is that what you weave is what you get:
the work on the loom looks pretty much as it does when it is done.
At least this is the case with my tapestries.**
Even wet finishing (total immersion in warm soapy water), doesn't change the images, though it does improve the hand and drape of the cloth.
**If using some weft faced techniques, wedge weave for instance, tapestry fabric will distort when cut from the loom; Connie Lippert and Alex Friedman use this technique to great advantage.
In this phase, I much preferred the gelatin. It dissolved easily in a small amount of cool water, then became nicely liquid when further diluted with hot. I immersed the skeins, squeezed the solution through, then hung them to drip.
note: I'd used gelatin before, immersing dry rather than damp yarn; this time i found, unsurprisingly, that the yarn absorbed less gelatin solution. More on this later.
The Xanthan gum (I used the recipe in Sarah Anderson's wonderful book, A Spinner's Guide to Yarn Design was not so straightforward. It probably would have been easier if I had followed Sarah's recommendation to use a blender to mix the Xanthan gum with the water though. Not having a blender, I tried a whisk and ended up with a gloppy, lumpy solution a bit like egg drop soup. I finally pushed it through a sieve which got rid of some of the lumps, but the consistency (which Sarah had described), continued to be, well, gloppy.
This meant that it needed to be worked into the yarn with more vigor than the gelatin and, once hung, that it took forever to dry. It also meant that it didn't pool in the yarn as much as as the gelatin, which is a plus (I had to turn the gelatin skeins more often.)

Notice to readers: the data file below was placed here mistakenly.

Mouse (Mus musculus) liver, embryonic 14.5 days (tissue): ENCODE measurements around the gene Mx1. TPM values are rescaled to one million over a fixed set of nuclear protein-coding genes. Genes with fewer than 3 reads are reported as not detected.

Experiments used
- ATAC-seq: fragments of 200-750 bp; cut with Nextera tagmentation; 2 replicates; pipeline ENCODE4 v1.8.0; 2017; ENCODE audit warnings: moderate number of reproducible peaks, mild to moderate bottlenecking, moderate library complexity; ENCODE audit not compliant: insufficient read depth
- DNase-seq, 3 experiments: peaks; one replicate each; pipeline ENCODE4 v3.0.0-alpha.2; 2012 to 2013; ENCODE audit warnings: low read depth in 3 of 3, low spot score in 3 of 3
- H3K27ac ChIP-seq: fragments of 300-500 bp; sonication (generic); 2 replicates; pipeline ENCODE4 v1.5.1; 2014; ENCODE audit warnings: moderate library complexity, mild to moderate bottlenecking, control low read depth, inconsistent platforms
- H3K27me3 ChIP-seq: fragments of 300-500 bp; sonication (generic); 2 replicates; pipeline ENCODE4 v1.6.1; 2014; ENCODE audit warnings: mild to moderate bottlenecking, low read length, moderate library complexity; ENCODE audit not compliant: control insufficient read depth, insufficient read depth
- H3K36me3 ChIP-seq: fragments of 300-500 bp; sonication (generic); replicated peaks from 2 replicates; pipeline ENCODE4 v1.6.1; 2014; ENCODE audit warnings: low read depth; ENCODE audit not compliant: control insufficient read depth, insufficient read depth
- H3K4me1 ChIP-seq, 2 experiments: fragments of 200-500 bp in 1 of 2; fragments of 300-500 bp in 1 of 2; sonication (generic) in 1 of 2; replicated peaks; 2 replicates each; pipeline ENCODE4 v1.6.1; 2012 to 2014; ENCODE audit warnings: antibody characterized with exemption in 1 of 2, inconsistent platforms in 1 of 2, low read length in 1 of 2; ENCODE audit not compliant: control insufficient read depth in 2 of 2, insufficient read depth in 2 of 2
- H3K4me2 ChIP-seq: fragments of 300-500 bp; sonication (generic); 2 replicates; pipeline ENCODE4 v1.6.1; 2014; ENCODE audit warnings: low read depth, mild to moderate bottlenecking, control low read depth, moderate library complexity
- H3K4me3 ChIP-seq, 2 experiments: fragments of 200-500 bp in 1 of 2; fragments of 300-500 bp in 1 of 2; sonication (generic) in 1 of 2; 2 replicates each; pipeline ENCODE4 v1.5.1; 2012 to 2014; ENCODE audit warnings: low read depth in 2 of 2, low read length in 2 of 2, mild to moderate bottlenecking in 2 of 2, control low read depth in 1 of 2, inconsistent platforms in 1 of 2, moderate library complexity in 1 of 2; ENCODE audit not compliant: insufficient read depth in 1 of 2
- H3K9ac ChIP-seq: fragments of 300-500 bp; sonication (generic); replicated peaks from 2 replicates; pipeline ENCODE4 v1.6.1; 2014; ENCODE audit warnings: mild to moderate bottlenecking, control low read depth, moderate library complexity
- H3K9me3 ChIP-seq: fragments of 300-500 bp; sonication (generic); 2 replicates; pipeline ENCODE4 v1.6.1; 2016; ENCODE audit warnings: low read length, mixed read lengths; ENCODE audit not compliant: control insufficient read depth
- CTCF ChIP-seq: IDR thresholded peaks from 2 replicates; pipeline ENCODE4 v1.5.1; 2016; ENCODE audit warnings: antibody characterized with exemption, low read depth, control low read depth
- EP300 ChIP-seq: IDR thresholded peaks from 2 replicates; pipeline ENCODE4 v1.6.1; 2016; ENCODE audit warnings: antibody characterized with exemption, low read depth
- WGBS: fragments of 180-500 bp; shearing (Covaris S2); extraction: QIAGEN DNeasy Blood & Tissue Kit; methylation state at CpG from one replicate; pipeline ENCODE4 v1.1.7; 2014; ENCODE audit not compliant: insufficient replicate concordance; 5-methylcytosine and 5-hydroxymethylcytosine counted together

This stiffness is something I'd liked with earlier gelatin experiments as it made the yarn easy to manage, especially when threading heddles, so I was a little disappointed by the lack of stiffness in the xanthan gum skeins. Perhaps I needed to spend more time working it into the yarn?
Or perhaps it would be possible to warm up the xanthan gum slightly and make it more liquid which might make it go more easily into the yarn? I don't really know what it is though, so maybe heat will make it do something else entirely. I'm a big fan of gluten (my husband and son are bakers), so don't have much call for such things to hold my bread together. Anyone know anything about this?
I also found the gelatin sized yarn less stiff than with the earlier gelatin experiments when I had immersed dry yarn into the solution. Next time: Dry yarn.
In short: sizing can be helpful, but the yarn needs to be up to the task.
Gosh, it always comes back to yarn, doesn't it?